On the Israeli side, rocket attacks by Hamas and other militant groups, have killed 100 people over the course of the same period, a figure exceeded many times over by Hamas' campaign of brutal attacks and systematic killings at the weekend. The Gaza blockade has prevented any normal economic activity in the Gaza Strip in recent years, and youth unemployment is rampant at 70 percent. More than 80 percent of residents are dependent on food aid.
As early as 2012, the United Nations published a report that concluded that a fundamental change in the status quo was needed, otherwise the population would lack the means of livelihood. Following repeated shelling of the only electricity plant, electricity has been as scarce as clean drinking water since 2007 – now both are completely lacking. The once productive agricultural land has been poisoned by over-fertilisation, ammunition and sewage
Gaza's civil society is rarely heard
It remains difficult to judge the level of support for Hamas in the Gaza Strip. Yet although Hamas controls the small Gaza Strip by force and barely tolerates criticism, there is still a surprisingly well-established civil society. This summer saw large-scale protests against Hamas, which were brutally put down by the Islamists.
In the past, the major human rights organisations there, including those funded by Germany, such as Al-Mizan or PCHR, not only documented the consequences of the Israeli blockade and the repeated attacks against the Gaza Strip, but also, with great courage, the human rights violations committed by Hamas.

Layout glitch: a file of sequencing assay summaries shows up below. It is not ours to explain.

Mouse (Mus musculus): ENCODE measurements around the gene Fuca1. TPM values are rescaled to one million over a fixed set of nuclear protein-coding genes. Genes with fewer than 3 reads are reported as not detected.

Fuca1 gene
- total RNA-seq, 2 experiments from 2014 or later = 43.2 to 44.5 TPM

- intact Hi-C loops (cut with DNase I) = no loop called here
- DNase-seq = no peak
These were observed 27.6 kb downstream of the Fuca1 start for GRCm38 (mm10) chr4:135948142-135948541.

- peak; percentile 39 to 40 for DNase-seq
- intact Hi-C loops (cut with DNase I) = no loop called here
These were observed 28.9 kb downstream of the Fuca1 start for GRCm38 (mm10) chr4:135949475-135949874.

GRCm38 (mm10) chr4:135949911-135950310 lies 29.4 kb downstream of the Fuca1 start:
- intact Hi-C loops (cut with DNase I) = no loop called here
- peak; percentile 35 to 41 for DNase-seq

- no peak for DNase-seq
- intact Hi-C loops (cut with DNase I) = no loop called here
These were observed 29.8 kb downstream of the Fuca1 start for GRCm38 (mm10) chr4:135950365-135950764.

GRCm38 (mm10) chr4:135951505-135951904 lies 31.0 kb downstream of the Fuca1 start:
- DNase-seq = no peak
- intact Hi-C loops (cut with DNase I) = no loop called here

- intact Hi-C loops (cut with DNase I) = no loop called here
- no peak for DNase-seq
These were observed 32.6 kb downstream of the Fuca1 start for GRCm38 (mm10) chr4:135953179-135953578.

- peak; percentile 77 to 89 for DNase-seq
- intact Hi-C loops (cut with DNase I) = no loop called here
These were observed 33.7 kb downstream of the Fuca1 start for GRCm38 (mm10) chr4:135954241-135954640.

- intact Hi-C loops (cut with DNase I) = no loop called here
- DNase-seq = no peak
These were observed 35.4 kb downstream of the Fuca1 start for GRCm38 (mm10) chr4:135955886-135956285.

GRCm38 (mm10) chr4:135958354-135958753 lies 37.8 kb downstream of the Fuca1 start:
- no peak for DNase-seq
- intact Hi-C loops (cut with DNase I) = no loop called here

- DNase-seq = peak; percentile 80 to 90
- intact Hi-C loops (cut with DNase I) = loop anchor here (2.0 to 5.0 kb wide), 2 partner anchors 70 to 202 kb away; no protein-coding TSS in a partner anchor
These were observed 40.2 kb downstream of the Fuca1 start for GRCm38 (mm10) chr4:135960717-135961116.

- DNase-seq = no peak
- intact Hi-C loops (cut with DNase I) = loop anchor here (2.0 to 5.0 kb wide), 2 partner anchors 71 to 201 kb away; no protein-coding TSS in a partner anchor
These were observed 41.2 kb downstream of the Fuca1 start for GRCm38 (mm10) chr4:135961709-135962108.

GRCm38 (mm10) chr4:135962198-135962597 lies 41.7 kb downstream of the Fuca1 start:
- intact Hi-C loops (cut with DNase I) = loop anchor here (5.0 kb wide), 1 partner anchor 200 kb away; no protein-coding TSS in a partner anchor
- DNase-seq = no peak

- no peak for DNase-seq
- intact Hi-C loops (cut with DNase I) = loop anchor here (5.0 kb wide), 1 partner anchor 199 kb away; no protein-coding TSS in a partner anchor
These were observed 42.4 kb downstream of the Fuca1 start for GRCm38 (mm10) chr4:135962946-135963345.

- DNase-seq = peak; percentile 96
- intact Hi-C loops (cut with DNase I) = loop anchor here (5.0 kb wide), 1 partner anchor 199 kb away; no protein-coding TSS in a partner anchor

Other organisations have sought to preserve women's rights, culture and sporting opportunities even under the most difficult conditions. Hamas finds such activities repugnant – for the most part, it is successful in spreading its propaganda of a collective armed "resistance". By contrast, images of hundreds of thousands of young people pursuing an education against the odds, running a surf club on the beach or demonstrating for climate protection seldom circulate around the world.
New Gaza policy needed to create lasting security
The current violence is likely to continue for a long time. Netanyahu has announced – not for the first time – that he will destroy Hamas and its power structures. As in the past, however, massive air strikes will not achieve this goal. Instead, we can once again expect an enormous number of civilian casualties. A ground offensive and the reoccupation of the Gaza Strip would be risky and are still controversial in Israel, but may well follow.
But what about when the violence ends? The previous blockade policy with its declared aim of weakening Hamas has failed. A return to the status quo before the Hamas attacks is not conceivable. If there is to be a ceasefire of any kind, there must be a resilient political settlement that protects civilians on both sides of the border.
For this, Israel needs the help of neighbouring states, especially Egypt and the Gulf states, as well as the international community. Together, a new strategy must be developed: Instead of a prison-like enclave that allows Hamas to rule at will, there needs to be economic prospects and a controlled opening that deliberately benefits the civilian population.
© Qantara.de 2023
Rene Wildangel is a historian and political scientist. He headed the Heinrich Boell Foundation's office in Ramallah from 2011 to 2015 and regularly travels to the Gaza Strip, most recently in May 2023.